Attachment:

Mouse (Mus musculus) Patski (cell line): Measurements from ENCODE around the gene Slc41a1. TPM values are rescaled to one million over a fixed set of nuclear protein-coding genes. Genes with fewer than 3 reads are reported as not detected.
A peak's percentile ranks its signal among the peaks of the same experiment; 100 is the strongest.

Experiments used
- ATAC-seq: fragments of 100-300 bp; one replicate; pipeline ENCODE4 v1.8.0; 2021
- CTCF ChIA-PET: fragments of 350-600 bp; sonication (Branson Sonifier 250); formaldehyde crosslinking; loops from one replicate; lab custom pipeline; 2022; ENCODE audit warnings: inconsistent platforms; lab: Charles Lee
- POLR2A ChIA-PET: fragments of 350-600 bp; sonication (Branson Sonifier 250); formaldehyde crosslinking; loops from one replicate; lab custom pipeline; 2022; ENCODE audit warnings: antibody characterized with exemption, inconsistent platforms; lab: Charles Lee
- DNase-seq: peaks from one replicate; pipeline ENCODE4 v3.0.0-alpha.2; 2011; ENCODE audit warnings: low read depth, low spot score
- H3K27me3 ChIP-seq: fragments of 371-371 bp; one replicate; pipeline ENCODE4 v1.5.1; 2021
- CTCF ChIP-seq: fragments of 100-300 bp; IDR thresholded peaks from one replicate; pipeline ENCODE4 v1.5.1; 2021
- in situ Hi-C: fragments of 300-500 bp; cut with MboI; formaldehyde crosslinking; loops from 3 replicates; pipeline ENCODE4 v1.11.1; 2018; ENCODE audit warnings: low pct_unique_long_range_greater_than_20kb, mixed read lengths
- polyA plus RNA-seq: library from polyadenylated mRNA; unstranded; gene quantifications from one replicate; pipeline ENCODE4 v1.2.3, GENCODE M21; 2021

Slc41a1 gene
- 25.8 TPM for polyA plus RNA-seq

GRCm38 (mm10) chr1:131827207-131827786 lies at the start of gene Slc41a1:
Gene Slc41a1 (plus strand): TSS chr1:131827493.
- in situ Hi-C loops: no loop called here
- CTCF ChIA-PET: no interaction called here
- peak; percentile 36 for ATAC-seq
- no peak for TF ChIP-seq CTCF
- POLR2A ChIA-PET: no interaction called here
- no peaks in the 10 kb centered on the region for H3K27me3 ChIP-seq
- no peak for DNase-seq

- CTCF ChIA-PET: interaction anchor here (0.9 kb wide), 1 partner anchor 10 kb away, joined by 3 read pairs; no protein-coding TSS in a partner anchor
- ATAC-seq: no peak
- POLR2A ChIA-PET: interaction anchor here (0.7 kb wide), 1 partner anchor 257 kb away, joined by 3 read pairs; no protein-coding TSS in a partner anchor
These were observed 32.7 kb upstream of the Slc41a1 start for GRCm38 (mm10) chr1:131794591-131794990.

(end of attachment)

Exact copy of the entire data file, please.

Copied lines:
Mouse (Mus musculus) Patski (cell line): Measurements from ENCODE around the gene Slc41a1. TPM values are rescaled to one million over a fixed set of nuclear protein-coding genes. Genes with fewer than 3 reads are reported as not detected.
A peak's percentile ranks its signal among the peaks of the same experiment; 100 is the strongest.

Experiments used
- ATAC-seq: fragments of 100-300 bp; one replicate; pipeline ENCODE4 v1.8.0; 2021
- CTCF ChIA-PET: fragments of 350-600 bp; sonication (Branson Sonifier 250); formaldehyde crosslinking; loops from one replicate; lab custom pipeline; 2022; ENCODE audit warnings: inconsistent platforms; lab: Charles Lee
- POLR2A ChIA-PET: fragments of 350-600 bp; sonication (Branson Sonifier 250); formaldehyde crosslinking; loops from one replicate; lab custom pipeline; 2022; ENCODE audit warnings: antibody characterized with exemption, inconsistent platforms; lab: Charles Lee
- DNase-seq: peaks from one replicate; pipeline ENCODE4 v3.0.0-alpha.2; 2011; ENCODE audit warnings: low read depth, low spot score
- H3K27me3 ChIP-seq: fragments of 371-371 bp; one replicate; pipeline ENCODE4 v1.5.1; 2021
- CTCF ChIP-seq: fragments of 100-300 bp; IDR thresholded peaks from one replicate; pipeline ENCODE4 v1.5.1; 2021
- in situ Hi-C: fragments of 300-500 bp; cut with MboI; formaldehyde crosslinking; loops from 3 replicates; pipeline ENCODE4 v1.11.1; 2018; ENCODE audit warnings: low pct_unique_long_range_greater_than_20kb, mixed read lengths
- polyA plus RNA-seq: library from polyadenylated mRNA; unstranded; gene quantifications from one replicate; pipeline ENCODE4 v1.2.3, GENCODE M21; 2021

Slc41a1 gene
- 25.8 TPM for polyA plus RNA-seq

GRCm38 (mm10) chr1:131827207-131827786 lies at the start of gene Slc41a1:
Gene Slc41a1 (plus strand): TSS chr1:131827493.
- in situ Hi-C loops: no loop called here
- CTCF ChIA-PET: no interaction called here
- peak; percentile 36 for ATAC-seq
- no peak for TF ChIP-seq CTCF
- POLR2A ChIA-PET: no interaction called here
- no peaks in the 10 kb centered on the region for H3K27me3 ChIP-seq
- no peak for DNase-seq

- CTCF ChIA-PET: interaction anchor here (0.9 kb wide), 1 partner anchor 10 kb away, joined by 3 read pairs; no protein-coding TSS in a partner anchor
- ATAC-seq: no peak
- POLR2A ChIA-PET: interaction anchor here (0.7 kb wide), 1 partner anchor 257 kb away, joined by 3 read pairs; no protein-coding TSS in a partner anchor
These were observed 32.7 kb upstream of the Slc41a1 start for GRCm38 (mm10) chr1:131794591-131794990.